Pet Desexing: Your Questions Answered

Every year, millions of pets are euthanised. A large contributing factor to this problem is the number of unwanted litters that are born each year. Pets that are not spayed or neutered are much more likely to produce kittens, exacerbating the pet overpopulation problem. One way to help reduce the number of homeless pets is to spay or neuter your own animals. This surgical procedure, known as desexing, has many benefits for both pets and their owners.

Cat Care: Gallstones Explained

Gallstones form in the gallbladder and consist of secreted substances that pass through the gallbladder, such as calcium. Gallstones can vary in number and size, and it's not always possible to determine what has caused them. They can occur due to a bacterial infection, inflammation or an underlying condition that causes the gallbladder to become sluggish and interrupts bile flow. Bile duct cysts can also lead to the formation of gallstones.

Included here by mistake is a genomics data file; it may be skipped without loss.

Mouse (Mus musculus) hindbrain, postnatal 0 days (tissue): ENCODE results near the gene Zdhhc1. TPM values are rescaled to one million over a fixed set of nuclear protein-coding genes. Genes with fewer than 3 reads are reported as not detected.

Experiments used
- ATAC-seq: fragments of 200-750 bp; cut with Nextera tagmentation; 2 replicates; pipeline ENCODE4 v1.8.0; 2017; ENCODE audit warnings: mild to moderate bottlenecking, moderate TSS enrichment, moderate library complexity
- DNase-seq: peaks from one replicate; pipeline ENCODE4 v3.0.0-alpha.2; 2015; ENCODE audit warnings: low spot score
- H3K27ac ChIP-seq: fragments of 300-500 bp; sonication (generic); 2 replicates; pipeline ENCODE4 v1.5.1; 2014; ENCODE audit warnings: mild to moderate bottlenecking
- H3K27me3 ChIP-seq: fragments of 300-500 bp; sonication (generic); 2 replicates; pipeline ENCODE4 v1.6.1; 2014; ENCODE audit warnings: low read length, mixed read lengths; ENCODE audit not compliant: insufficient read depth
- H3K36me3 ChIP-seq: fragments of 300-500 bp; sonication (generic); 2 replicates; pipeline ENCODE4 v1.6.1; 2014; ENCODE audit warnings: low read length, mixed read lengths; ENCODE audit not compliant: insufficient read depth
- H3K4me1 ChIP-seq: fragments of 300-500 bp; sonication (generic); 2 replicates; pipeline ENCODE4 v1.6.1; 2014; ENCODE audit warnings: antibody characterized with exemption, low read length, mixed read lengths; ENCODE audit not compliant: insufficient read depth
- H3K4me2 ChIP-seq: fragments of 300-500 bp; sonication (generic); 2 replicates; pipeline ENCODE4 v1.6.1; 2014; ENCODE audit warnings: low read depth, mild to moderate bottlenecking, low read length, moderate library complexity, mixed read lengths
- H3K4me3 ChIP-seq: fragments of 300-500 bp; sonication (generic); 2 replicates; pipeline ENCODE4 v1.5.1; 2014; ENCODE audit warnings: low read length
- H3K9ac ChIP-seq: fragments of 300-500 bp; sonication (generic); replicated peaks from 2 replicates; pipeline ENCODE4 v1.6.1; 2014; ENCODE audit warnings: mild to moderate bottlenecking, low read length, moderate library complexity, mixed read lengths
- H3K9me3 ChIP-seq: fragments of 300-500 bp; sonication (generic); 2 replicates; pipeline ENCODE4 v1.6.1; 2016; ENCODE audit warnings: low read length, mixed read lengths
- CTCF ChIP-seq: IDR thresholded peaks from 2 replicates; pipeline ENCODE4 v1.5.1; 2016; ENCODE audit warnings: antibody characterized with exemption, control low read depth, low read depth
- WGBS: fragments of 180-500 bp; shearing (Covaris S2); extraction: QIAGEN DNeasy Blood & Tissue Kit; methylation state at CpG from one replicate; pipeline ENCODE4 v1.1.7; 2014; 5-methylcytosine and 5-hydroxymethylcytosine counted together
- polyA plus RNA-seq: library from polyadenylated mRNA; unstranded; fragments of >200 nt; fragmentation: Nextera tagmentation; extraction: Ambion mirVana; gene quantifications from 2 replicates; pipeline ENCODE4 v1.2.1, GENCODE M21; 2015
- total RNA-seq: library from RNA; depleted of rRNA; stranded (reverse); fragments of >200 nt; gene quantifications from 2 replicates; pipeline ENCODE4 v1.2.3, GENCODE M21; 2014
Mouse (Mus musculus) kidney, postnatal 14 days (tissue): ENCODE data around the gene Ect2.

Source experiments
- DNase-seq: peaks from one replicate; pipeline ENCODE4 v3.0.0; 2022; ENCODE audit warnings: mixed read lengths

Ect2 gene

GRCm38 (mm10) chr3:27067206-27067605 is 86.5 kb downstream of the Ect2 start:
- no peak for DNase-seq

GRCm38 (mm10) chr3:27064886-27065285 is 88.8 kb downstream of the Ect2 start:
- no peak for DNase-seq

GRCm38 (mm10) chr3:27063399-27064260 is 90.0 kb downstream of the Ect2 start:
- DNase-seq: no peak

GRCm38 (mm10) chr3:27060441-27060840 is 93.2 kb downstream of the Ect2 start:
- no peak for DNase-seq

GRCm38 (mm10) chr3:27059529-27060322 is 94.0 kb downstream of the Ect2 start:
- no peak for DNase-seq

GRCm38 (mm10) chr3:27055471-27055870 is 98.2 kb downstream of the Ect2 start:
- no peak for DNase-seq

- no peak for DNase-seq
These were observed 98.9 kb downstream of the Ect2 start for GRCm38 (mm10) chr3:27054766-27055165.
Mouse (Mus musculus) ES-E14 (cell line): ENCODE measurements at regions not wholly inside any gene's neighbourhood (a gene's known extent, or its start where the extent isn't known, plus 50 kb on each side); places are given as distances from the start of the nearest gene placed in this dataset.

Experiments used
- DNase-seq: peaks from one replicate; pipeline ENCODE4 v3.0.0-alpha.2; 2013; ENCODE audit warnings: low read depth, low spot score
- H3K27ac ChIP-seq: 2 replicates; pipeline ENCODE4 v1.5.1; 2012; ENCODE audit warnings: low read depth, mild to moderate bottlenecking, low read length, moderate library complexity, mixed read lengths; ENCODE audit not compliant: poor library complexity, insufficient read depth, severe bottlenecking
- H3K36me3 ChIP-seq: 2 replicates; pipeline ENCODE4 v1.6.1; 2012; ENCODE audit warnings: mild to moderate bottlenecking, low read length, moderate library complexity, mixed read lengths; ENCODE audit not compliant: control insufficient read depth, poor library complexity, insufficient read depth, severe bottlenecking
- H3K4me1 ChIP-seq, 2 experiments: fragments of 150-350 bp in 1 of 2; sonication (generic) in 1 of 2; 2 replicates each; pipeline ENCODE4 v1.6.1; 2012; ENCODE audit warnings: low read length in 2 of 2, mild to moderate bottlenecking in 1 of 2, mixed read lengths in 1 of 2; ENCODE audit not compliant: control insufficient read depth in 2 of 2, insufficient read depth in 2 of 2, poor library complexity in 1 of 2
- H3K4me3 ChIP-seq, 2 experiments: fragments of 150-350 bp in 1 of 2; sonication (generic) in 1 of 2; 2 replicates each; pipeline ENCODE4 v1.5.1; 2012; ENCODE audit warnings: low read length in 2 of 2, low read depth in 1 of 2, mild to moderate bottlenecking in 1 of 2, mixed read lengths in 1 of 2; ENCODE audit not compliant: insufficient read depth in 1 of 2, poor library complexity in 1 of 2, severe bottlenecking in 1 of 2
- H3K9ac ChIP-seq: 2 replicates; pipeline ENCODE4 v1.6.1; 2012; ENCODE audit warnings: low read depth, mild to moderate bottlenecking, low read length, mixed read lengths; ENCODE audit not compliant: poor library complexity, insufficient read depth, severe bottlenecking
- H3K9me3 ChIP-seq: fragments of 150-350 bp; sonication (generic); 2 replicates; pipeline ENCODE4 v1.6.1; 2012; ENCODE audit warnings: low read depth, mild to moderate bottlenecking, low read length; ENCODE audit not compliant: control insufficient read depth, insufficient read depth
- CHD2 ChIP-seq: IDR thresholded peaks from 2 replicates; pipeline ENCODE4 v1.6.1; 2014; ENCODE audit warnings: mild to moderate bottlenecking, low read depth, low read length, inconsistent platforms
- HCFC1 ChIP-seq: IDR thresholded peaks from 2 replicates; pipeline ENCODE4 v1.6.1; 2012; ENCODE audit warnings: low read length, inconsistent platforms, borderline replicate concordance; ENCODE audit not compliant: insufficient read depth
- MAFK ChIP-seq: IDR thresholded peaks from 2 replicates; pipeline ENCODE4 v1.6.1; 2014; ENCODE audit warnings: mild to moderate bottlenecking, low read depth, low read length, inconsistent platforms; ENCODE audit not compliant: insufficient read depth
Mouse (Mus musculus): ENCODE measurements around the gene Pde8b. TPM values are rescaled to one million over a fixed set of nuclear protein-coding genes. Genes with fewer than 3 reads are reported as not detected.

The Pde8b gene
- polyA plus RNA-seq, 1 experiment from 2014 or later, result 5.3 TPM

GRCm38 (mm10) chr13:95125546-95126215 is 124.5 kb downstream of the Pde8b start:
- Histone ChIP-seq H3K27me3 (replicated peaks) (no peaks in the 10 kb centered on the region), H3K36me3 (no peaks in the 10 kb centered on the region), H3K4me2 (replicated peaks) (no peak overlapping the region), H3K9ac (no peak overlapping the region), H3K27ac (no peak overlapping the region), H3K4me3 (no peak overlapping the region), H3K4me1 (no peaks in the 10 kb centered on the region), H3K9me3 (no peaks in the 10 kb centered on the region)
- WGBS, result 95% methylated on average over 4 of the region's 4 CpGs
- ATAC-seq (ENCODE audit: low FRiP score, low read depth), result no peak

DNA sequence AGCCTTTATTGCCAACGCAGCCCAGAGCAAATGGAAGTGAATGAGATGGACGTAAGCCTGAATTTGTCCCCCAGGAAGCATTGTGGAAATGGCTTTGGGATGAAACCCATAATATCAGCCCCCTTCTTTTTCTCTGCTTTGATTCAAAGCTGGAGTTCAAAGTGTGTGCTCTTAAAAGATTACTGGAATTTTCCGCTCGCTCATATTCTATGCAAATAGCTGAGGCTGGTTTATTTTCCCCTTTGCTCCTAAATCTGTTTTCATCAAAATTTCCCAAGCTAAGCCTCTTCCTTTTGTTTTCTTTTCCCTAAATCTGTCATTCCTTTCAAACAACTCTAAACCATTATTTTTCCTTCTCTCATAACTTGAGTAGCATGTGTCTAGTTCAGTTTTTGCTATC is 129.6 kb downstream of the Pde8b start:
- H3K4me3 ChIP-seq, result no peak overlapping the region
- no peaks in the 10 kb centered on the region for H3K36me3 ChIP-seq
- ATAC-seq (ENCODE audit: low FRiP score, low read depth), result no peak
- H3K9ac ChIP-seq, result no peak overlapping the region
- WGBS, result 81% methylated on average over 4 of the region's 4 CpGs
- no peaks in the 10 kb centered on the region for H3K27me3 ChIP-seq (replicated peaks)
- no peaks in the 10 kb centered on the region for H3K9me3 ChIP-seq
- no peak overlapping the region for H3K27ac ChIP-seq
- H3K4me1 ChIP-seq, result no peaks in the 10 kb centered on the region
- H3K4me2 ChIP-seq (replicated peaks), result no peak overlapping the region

Reasons to Choose Pet Desexing

Acquiring a new pet can be an exciting time for everyone in your household. At some stage, you may need to decide whether pet desexing is a choice you want to make. Here are some of the commonest reasons to choose animal desexing. Prevent Roaming When mating seasons come around, a pet that hasn't been desexed is more likely to roam. They'll do this as they have a natural instinct to begin mating with other animals of their species.